Who works for who?
December 9, 2013
Yesterday, I spent an hour and a half on-hold trying to call the Internal Revenue Service. I was fooled by the letter they had sent me that said if I had any questions all I had to do was call their phone number. This all started last spring when I got a letter from the IRS that asked a question about my tax return. My accountant provided the necessary information and we sent it back. Then I started getting these strange letters from the IRS that said there wasn't anything I needed to do but further correspondence could be expected from them. I imagined the next letter might inform me that it was time to make a run for the Canadian border.
Finally, I got a letter that said I would receive a tax refund of $4,600 in four to six weeks. That was back in July. I don't like dealing with any agency of the federal government, especially one that can shorten their name to three letters like the BLM, the EPA or the KGB. But as scary as the IRS is, I thought it might be worth calling them up and asking about my refund. Evidently most people that call owe money to the IRS because nearly all the recorded choices are bad. One voice said to press 2 to arrange sending your right arm, press 3 for where to hand over your first born male child, followed by several others that sounded very unpleasant. There isn't an extension for checking on your well-deserved refund.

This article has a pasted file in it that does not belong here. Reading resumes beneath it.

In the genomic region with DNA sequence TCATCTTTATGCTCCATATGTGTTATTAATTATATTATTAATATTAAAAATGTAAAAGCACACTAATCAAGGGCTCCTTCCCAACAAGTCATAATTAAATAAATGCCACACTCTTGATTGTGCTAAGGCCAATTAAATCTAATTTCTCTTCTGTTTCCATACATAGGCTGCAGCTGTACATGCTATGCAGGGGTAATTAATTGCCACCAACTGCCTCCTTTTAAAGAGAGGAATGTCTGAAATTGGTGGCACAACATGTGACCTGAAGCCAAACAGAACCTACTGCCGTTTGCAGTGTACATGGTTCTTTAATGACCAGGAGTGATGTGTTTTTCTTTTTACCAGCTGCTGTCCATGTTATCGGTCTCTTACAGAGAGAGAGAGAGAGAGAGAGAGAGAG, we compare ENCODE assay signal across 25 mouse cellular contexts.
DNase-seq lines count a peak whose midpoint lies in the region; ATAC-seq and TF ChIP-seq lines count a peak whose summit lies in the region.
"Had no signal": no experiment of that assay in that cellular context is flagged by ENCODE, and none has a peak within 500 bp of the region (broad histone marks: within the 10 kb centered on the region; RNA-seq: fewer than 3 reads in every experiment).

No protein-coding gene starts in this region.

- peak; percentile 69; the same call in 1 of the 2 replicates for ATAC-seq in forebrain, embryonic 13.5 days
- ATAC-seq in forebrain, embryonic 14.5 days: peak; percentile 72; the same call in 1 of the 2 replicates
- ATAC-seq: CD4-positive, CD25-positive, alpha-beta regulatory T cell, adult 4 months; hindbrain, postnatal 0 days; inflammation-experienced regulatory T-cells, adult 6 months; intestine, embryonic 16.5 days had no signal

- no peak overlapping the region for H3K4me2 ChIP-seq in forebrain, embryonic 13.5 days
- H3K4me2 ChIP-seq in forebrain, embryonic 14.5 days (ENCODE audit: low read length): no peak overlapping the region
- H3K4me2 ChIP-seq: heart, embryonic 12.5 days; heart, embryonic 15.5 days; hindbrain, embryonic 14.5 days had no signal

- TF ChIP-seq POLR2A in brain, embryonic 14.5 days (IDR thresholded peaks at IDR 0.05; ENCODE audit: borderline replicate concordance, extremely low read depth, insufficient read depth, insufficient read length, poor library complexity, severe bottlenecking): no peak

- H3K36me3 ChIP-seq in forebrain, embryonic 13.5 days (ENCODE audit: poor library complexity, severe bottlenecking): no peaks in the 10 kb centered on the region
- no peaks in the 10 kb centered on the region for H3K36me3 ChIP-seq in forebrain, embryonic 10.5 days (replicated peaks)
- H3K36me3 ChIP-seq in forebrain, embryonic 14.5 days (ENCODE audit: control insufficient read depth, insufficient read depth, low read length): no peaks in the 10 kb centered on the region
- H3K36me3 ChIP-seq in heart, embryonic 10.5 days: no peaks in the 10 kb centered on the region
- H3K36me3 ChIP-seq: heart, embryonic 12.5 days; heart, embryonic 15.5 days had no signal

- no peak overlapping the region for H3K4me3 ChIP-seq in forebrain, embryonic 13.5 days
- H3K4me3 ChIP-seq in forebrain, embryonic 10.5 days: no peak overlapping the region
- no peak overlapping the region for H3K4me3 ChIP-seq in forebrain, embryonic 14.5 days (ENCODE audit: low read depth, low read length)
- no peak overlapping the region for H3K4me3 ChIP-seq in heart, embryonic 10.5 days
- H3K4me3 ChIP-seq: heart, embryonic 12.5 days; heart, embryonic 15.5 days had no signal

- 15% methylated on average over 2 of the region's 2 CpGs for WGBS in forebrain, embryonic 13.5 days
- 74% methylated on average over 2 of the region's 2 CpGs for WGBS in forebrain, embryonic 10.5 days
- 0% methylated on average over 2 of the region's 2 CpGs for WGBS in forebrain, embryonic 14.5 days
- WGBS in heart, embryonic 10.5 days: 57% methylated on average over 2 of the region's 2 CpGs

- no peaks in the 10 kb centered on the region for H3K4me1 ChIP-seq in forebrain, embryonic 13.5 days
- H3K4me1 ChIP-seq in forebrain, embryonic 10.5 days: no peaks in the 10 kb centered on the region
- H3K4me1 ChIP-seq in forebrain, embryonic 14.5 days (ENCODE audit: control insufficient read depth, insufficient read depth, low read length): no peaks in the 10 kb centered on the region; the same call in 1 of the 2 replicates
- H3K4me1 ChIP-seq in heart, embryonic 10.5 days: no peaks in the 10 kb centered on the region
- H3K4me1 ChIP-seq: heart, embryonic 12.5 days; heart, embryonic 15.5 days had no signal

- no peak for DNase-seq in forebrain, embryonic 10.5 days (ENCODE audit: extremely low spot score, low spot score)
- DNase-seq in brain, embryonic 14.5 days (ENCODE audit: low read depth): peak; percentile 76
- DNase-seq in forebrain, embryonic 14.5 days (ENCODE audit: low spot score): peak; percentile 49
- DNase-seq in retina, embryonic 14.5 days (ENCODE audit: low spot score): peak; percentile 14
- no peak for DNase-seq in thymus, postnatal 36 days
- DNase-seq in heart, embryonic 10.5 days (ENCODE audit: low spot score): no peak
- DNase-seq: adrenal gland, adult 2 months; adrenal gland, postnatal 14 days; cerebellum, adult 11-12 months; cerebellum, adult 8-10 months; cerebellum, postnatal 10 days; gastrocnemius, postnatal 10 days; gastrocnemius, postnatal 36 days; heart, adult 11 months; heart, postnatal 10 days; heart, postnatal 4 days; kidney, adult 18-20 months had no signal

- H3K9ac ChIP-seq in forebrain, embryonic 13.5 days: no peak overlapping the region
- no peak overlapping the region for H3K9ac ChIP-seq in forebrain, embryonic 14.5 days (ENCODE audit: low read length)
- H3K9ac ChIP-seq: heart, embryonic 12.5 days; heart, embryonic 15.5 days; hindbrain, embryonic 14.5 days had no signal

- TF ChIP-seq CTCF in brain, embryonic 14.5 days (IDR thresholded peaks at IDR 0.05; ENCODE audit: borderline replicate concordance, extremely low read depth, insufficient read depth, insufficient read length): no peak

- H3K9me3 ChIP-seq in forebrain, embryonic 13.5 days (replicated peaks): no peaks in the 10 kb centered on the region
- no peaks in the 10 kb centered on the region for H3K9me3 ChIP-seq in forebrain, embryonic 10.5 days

I waded through the choices and finally found a live human. I mistakenly thought since I had a letter from the IRS saying that I was to receive a refund; that we only had to find out what happened to my check. The IRS woman wanted to go back over everything. She asked me why I had over-paid in the first place. Admitting that I was afraid of the IRS was my first thought. I tried to explain that I had a little windfall the year before and that had thrown things off. She wasn't satisfied with my answers. I appealed for a little sympathy by pointing out that the government had just ruined my health insurance and now it was trying to stiff me for my tax refund. Now I am more likely to get audited than get my refund. F